While there has been much focus in the property media on how homeowners can save costs as the fees for basic services continue to rise, sectional title property owners had more added to their monthly levies from late 2016 in the form of an additional levy to the Community Schemes Ombud Service, which was established to regulate the conduct of parties within community schemes and to ensure their good governance.
While on the surface this was a good move that was welcomed by many community scheme homeowners who appreciated having a "guardian" they could turn to should they encounter disputes that were not easily resolved, this umbrella body for sectional title consumer complaints and watchdog over sectional title rules has recently come under the microscope for a number of financial irregularities.
A woeful tale
Recent media reports tell a woeful tale about the Community Schemes Ombud Service (CSOS), which, while still in its infancy of 24 months, has already lost some R80m of homeowners' money. While the CSOS was established to protect owners and tenants in community schemes, it has instead placed them at risk and lost the monies which were paid to ensure its proper functioning.
Ironically, the CSOS finds itself in a position where its own audit has moved from qualified to adverse, when it is mandated to check each and every registered community schemes' audited financials. In addition, there are further reports of unauthorised expenditure running into millions.
The CSOS has recently announced the suspension of its acting chief ombud, Adv. Seeng Letele and chief financial officer Themba Mabuya with effect from 3 September 2018, "following allegations of gross negligence, dishonesty and dereliction of duty in regards to an R80m investment in VBS Bank and failure to provide relevant information to the board relating to the investment of surplus funds" according to a recent press statement.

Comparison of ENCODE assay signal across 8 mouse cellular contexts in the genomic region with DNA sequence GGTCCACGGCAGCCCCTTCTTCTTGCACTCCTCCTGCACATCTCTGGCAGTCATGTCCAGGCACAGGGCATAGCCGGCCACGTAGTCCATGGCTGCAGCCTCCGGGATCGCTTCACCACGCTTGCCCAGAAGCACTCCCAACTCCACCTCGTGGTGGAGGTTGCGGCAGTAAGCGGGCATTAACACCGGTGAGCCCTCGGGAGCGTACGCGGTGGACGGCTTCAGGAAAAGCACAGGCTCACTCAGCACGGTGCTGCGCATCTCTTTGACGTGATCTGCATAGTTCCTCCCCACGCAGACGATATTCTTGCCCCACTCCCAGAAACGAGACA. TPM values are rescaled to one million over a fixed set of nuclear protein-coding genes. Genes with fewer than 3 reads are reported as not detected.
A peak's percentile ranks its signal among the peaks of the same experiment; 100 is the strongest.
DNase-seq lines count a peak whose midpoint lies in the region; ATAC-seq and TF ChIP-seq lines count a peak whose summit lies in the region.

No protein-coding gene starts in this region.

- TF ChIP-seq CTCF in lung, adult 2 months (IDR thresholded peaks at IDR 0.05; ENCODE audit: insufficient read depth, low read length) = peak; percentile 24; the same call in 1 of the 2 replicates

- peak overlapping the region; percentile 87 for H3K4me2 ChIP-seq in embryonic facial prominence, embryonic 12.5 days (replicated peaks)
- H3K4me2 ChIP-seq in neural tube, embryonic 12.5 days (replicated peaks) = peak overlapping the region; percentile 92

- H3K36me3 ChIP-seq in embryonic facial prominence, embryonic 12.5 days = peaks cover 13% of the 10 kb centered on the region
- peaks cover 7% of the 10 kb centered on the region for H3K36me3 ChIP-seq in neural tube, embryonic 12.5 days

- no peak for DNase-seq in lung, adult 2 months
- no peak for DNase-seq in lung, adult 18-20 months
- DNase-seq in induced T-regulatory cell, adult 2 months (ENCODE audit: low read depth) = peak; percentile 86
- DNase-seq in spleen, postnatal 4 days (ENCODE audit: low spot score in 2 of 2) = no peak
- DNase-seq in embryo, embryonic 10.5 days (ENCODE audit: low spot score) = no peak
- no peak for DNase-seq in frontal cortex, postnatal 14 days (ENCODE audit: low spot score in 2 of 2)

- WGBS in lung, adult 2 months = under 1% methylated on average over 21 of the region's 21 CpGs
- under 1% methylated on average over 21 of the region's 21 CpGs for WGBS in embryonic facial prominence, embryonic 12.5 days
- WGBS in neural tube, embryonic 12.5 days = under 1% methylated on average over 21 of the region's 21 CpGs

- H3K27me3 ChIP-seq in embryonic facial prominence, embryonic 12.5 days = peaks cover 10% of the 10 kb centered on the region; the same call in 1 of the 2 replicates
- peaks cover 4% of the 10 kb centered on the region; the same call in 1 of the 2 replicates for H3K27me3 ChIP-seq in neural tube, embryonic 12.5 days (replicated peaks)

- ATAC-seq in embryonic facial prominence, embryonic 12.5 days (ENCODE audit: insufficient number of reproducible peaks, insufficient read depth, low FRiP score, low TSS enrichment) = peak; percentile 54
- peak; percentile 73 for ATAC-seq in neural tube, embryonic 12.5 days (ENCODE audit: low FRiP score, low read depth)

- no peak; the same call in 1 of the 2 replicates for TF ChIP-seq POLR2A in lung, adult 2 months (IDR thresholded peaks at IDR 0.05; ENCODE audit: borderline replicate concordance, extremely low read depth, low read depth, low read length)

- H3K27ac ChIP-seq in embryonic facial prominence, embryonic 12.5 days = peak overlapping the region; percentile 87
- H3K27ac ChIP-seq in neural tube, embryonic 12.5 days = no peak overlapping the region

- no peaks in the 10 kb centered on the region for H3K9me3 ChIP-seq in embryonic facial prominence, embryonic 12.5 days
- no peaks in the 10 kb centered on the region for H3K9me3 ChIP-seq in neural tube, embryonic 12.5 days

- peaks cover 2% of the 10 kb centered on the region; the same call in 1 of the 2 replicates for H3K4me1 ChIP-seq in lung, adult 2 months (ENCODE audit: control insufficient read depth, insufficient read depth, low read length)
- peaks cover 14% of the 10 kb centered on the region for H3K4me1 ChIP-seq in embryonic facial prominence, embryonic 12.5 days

Basic incompetencies rife
It is clear that the CSOS are not meeting their undertaken requirements to the property owners who pay the monthly levies for their services and there are a number of basic incompetencies rife throughout the organisation.
Our experience of the two-year report card has been that adjudicators arrive late or not at all for hearings. Poor decisions that are made in adjudication are being referred to the High Courts for relief, which is costly and counterproductive and can potentially be stuck in the system for a number of years. There is also non-adherence to their own practice directive timelines. All of this means that managing agents are spending an inordinate amount of time managing their clients' interests at their own cost and time.
From the outset, the CSOS has been overprovided for, and is nothing more than tax creep. Monthly levies paid by homeowners on the Renprop book to the CSOS average between R30 and R40 per unit for a limited service. Managing agents, by comparison, only charge R70-R100 per unit per month for a 24/7 service. So why is the CSOS levy so high?.
To date, only a small number of the approximately 200,000 community schemes have registered with the CSOS. How much money will the CSOS have to spend when there is full compliance and all schemes are registered, and who is guarding the guardian?
Word on the community scheme street is that owners may well boycott these levies. This is a mess that could easily have been avoided. Sadly, the CSOS had the opportunity to have a positive impact on the way this sector of the property industry functions, if they had operated properly and professionally from the outset.
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